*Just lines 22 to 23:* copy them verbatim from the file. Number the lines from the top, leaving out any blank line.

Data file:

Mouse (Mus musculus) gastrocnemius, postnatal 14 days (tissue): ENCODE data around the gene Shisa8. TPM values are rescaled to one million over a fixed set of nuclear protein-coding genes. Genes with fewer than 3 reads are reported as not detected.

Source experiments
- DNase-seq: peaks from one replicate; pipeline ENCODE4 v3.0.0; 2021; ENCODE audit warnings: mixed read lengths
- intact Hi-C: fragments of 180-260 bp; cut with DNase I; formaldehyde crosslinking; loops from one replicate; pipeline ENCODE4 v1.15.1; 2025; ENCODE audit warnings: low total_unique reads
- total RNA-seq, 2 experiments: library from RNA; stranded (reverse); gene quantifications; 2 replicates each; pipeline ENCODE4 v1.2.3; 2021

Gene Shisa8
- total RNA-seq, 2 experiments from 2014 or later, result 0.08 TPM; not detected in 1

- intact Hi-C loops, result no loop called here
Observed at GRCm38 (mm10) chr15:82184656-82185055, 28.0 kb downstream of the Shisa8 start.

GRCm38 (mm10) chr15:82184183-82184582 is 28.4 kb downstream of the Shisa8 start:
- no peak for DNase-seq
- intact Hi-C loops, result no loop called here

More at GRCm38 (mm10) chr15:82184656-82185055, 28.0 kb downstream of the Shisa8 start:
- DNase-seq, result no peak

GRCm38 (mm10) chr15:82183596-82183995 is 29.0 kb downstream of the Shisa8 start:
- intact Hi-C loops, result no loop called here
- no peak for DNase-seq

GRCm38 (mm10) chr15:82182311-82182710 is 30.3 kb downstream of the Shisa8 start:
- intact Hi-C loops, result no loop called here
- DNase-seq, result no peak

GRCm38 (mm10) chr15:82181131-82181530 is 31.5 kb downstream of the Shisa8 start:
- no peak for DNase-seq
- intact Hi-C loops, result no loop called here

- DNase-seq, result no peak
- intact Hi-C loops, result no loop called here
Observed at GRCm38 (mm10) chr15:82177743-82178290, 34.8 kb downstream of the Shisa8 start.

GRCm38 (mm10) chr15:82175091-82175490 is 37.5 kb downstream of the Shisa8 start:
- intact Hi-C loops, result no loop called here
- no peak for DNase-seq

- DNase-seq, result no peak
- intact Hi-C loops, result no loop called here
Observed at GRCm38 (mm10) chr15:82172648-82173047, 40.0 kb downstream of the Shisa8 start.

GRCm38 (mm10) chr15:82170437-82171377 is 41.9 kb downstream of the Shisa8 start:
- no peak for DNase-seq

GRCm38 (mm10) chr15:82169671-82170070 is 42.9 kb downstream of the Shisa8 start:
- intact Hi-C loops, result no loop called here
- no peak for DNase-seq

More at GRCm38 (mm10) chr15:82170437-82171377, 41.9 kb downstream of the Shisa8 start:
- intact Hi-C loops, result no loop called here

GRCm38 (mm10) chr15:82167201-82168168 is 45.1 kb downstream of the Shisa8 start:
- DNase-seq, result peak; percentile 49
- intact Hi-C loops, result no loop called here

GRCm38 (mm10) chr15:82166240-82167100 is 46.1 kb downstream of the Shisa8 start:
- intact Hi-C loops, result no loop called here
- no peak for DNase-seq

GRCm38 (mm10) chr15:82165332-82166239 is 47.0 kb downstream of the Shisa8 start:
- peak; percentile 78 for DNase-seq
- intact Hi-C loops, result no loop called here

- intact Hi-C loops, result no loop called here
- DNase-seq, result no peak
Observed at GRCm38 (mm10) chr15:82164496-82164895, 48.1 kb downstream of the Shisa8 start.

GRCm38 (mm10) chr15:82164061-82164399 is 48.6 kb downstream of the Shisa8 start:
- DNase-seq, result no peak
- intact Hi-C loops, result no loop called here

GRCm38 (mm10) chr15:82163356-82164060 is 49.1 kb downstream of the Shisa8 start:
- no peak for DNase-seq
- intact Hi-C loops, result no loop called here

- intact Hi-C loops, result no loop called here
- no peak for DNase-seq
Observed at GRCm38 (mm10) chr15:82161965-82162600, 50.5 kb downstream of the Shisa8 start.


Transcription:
- no peak for DNase-seq
- intact Hi-C loops, result no loop called here